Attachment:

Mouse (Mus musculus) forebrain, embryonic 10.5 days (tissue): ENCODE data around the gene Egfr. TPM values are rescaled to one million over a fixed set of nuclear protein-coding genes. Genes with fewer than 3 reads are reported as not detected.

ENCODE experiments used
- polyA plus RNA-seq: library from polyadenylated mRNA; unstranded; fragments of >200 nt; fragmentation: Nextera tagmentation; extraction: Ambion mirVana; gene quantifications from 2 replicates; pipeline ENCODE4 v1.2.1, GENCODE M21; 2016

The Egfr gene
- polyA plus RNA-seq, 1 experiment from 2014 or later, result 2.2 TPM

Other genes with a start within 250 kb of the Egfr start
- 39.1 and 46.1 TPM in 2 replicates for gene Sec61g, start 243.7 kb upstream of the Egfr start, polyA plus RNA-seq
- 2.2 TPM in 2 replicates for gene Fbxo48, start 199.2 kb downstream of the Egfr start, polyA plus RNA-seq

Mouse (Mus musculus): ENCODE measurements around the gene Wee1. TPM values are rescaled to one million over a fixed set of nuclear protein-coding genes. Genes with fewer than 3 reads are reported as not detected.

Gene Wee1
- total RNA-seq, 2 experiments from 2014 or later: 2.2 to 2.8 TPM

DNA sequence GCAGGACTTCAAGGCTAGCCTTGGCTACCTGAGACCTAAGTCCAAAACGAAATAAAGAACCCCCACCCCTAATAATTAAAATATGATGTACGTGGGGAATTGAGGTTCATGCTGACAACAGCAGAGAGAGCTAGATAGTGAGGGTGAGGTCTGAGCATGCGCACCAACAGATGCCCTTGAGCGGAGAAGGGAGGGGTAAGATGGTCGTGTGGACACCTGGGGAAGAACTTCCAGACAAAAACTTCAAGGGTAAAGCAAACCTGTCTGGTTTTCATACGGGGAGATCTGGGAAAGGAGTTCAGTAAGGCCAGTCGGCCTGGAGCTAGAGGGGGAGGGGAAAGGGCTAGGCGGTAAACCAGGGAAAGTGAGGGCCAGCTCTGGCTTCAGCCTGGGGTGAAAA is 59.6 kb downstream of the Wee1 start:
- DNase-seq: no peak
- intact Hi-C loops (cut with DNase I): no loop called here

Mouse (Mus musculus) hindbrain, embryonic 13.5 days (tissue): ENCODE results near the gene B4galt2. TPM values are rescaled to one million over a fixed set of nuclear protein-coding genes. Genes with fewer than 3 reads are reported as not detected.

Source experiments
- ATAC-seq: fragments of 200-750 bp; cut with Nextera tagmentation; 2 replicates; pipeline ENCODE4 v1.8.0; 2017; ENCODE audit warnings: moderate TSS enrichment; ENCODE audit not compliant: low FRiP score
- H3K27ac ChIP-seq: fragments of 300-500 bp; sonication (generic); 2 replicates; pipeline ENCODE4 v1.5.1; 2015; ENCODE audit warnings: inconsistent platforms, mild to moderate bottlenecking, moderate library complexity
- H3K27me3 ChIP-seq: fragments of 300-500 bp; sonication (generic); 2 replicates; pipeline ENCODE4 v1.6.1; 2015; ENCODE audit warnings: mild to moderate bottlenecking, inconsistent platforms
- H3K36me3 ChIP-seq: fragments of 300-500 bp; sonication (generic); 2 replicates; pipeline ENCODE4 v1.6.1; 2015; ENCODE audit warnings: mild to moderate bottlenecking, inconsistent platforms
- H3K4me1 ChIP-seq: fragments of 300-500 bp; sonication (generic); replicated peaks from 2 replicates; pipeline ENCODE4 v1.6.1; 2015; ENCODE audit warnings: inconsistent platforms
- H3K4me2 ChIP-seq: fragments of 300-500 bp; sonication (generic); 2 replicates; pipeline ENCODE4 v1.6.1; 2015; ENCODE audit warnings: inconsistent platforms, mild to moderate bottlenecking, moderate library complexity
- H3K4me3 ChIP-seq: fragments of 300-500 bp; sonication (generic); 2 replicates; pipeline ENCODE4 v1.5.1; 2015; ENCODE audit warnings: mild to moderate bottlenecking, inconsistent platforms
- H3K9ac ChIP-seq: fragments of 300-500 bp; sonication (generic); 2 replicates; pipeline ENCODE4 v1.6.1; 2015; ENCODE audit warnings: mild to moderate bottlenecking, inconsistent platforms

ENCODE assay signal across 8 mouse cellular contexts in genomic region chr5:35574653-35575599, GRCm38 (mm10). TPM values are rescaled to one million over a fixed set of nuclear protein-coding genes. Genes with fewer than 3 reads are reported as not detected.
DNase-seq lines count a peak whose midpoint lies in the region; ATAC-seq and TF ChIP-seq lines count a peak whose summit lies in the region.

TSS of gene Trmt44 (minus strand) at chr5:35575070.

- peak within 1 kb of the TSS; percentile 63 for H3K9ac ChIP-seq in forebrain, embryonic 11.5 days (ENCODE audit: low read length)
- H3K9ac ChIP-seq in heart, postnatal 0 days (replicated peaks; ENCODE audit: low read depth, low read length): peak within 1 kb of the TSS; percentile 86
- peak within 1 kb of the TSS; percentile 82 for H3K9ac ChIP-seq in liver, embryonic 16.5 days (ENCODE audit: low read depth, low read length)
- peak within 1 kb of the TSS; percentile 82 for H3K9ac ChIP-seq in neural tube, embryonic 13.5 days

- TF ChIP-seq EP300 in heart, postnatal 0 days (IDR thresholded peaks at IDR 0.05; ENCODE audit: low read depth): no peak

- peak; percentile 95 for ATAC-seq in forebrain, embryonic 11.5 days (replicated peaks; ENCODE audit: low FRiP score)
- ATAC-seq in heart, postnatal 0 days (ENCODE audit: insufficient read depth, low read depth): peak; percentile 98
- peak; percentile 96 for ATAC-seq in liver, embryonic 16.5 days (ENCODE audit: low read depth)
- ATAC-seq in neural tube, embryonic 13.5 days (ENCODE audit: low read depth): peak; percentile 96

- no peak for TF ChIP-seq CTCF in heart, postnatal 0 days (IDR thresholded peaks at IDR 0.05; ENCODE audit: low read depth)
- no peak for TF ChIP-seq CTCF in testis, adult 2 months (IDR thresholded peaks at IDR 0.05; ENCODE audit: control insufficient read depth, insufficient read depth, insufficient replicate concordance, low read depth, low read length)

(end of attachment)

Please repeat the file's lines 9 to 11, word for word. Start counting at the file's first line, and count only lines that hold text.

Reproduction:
Mouse (Mus musculus): ENCODE measurements around the gene Wee1. TPM values are rescaled to one million over a fixed set of nuclear protein-coding genes. Genes with fewer than 3 reads are reported as not detected.

Gene Wee1
- total RNA-seq, 2 experiments from 2014 or later: 2.2 to 2.8 TPM